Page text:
Director: Gaspar Noe

Genre: Drama/Chamber Drama/Marital Drama

Language: French

Country: France

Tuesday, 12 July 2022

The Power of the Dog [2021]

 The Power of the Dog, Jane Campion’s first feature in a decade, is a film that’s bound to keep one unbalanced – for its genre subversions, psychological interplays and character dichotomies. It’s a spare, moody and stunningly composed revisionist Western, but it’s temporal setting, locational vistas and stylistic archetypes aside, it’s almost an anti-Western in how it’s focused on complicated relationships and anachronous thematic explorations. It’s a brooding, and oftentimes ferocious, meditation on a man’s complex relationship with his brother, demons, vocation, identity, garbled notions of manhood, and most importantly, conflicted sexuality. Phil Burbank (Benedict Cumberbatch) is the quintessential Western anti-hero – tough, macho, taciturn, gruff, unpredictable, with natural-born leadership qualities and a sinister penchant for violence; and yet, ironically, he was academically brilliant, has a talent in music, is emotionally bound to his brother George (Jesse Plemons) – whose plump, soft-spoken, gentle demeanour, and intellectual mediocrity couldn’t make them more antithetical – to the point where it’s discomfiting, and is ravaged by a scalding sense of conflicts, guilt and vulnerability. His brazen and brutal self-assuredness, therefore, are profoundly affected when George marries Rose (Kirsten Dunst) – a widowed and emotionally fragile single mother bordering on alcoholism – and brings her to their home; and if his brother’s love getting divided isn’t enough, they’re joined in their arid cattle ranch by Rose’s frail and artistic young son Peter (Kodi Smit-McPhee), who Phil torments to start with but takes him under his wings with feelings bordering on homoerotic, the way he’d once become a protégé to his dashing late mentor he hero-worships. The oblique and gripping tale bordering on the gothic – laced with ambiguity and simmering melodrama – is led by a terrific, smouldering turn by Cumberbatch.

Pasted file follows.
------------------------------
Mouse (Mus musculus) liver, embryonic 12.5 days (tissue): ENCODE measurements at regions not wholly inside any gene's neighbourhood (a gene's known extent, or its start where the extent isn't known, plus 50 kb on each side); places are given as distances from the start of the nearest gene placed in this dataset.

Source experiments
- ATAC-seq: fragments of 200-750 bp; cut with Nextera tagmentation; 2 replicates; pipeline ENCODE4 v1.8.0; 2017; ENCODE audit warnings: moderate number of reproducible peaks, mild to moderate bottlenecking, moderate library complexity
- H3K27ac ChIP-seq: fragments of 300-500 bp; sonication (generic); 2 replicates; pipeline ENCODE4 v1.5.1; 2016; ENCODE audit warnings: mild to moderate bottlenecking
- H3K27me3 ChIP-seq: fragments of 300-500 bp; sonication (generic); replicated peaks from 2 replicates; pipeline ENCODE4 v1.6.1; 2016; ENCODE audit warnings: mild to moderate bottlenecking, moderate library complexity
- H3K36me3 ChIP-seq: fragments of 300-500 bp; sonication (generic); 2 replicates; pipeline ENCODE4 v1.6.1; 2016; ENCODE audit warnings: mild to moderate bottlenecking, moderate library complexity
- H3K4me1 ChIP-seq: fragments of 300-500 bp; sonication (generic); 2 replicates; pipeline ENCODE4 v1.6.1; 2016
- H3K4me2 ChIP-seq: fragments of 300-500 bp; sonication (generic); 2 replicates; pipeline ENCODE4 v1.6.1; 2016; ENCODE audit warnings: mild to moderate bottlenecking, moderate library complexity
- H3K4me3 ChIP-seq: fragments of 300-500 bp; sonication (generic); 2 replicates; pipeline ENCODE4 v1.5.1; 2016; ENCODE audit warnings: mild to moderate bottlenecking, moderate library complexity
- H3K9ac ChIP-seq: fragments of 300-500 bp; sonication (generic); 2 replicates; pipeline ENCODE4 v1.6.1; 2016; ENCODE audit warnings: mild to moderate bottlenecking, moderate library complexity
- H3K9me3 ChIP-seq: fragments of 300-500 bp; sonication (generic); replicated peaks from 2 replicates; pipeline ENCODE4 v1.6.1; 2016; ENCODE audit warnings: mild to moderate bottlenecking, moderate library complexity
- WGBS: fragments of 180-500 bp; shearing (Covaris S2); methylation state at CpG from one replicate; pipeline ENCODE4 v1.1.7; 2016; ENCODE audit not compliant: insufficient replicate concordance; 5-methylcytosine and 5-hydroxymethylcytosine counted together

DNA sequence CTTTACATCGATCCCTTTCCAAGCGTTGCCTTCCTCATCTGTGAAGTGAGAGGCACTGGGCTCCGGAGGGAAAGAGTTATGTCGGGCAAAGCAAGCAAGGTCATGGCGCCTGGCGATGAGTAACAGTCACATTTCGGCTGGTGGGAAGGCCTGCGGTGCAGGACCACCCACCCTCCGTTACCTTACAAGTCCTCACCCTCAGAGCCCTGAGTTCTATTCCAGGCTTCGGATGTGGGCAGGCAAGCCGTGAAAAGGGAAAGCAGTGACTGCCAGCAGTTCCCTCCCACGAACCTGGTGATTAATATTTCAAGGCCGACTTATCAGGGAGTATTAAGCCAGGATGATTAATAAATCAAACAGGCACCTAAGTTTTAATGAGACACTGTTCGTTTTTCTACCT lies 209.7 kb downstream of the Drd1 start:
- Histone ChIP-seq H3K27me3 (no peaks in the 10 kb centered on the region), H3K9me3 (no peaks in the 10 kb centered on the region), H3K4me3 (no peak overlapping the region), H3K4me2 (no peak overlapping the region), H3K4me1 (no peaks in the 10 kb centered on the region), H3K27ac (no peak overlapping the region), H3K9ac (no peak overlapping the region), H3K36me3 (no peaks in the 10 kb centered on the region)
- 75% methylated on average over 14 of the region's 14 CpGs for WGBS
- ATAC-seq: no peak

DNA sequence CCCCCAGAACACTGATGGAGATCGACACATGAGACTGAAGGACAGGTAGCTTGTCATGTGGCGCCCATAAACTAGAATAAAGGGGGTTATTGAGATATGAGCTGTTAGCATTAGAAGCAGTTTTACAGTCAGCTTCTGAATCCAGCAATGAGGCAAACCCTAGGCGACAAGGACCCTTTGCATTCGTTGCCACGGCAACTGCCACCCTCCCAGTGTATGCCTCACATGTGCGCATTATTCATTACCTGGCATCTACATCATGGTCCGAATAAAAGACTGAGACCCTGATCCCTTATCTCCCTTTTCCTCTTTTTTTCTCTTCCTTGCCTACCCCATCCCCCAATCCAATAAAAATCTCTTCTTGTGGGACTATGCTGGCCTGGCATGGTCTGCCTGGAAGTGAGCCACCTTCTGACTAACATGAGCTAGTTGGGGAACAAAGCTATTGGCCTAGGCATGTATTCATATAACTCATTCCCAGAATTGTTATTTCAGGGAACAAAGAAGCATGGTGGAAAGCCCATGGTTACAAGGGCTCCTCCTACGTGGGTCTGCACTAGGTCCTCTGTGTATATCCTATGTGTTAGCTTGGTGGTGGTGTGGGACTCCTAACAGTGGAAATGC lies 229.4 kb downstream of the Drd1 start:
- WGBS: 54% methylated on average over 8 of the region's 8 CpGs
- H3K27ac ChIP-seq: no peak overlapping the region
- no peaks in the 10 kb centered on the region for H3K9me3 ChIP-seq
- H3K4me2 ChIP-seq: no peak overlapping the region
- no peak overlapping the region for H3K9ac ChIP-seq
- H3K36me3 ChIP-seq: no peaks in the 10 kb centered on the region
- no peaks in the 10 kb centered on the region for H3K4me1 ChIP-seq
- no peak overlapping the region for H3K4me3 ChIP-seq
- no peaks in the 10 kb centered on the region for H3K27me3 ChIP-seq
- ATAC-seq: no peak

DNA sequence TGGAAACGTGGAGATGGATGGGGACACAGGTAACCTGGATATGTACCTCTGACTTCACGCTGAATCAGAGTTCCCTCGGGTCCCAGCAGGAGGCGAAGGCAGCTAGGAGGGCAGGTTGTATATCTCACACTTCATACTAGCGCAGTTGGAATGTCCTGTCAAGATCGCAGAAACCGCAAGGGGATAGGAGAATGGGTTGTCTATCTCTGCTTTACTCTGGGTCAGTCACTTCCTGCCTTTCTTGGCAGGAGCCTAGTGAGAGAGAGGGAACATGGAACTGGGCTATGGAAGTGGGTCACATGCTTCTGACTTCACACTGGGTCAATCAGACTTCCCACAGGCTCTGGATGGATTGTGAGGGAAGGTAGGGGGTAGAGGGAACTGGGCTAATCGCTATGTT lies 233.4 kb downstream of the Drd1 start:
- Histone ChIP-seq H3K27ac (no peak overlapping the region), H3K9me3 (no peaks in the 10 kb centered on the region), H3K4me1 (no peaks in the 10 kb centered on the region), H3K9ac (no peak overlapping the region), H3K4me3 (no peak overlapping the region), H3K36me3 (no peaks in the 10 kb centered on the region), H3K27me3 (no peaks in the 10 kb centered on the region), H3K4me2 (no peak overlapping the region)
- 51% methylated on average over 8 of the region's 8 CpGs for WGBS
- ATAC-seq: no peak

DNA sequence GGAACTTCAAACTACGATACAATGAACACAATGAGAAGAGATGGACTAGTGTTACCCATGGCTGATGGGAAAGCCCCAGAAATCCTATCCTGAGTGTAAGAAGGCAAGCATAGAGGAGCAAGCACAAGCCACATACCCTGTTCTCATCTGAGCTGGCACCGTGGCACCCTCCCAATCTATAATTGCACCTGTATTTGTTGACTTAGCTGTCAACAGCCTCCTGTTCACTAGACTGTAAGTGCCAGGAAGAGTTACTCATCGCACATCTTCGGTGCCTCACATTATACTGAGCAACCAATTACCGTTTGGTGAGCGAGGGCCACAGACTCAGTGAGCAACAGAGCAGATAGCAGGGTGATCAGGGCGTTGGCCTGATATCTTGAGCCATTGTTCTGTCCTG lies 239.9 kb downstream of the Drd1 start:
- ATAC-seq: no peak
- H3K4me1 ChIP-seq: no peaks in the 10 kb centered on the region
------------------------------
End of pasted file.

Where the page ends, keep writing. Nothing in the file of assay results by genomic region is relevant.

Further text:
Director: Jane Campion

Genre: Drama/Psychological Drama/Western

Language: English

Country: New Zealand

Saturday, 9 July 2022

Ahed's Knee [2021]

 Nadav Lapid’s Ahed’s Knee was angst-ridden, provocative, coruscating, and combative to the point of being a vitriolic tirade at times, further amplified through impulsive narrative movements, staccato editing, and jarring, stylized camera work that can get on one’s nerves. But, that said, it was also an intensely semi-autobiographical and a politically radical work, with its lashing takedown of Israel’s proud apartheidism, militarization, otherization of Palestinians, censorship, and in turn Godardian illustration of cinema being a political manifesto rather than just an artform. Its form, therefore, was defined by its agitprop stance, which made it both assaultive and oppressive. Y (played with seething fury by Avshalom Pollak) – a celebrated and controversial filmmaker, and stand-in for Lapid himself – is in the casting stages for his latest feature which is inspired by the fearless Palestinian activist Ahed Tamini, who created a furore in the settler colonial state by slapping an Israeli soldier on camera. While in the midst of that, he visits an arid little town in the Arava Valley where his previous film is being screened. His hostess is the coquettish Yahalom (Nur Fibak, in a turn filled with sly ambiguity), an official with the Ministry of Culture and vociferous admirer of Y’s filmography, who flirtatiously instructs him to abide by government-sanctioned and pro-state positions during his address to the attendees. He of course has no intentions of toeing the official line, and consequently forms an ambivalent relationship with her while reminiscing his damaging memories from his compulsory military service days and veering towards bold individual resistance. The film’s episodes – many taken directly from Lapid’s own experiences – were filled with courage, urgency and anguish, even if they were overwrought on occasions.

Director: Nadav Lapid

Genre: Drama/Psychological Drama/Semi-Autobiographical Film

Language: Hebrew

Country: Israel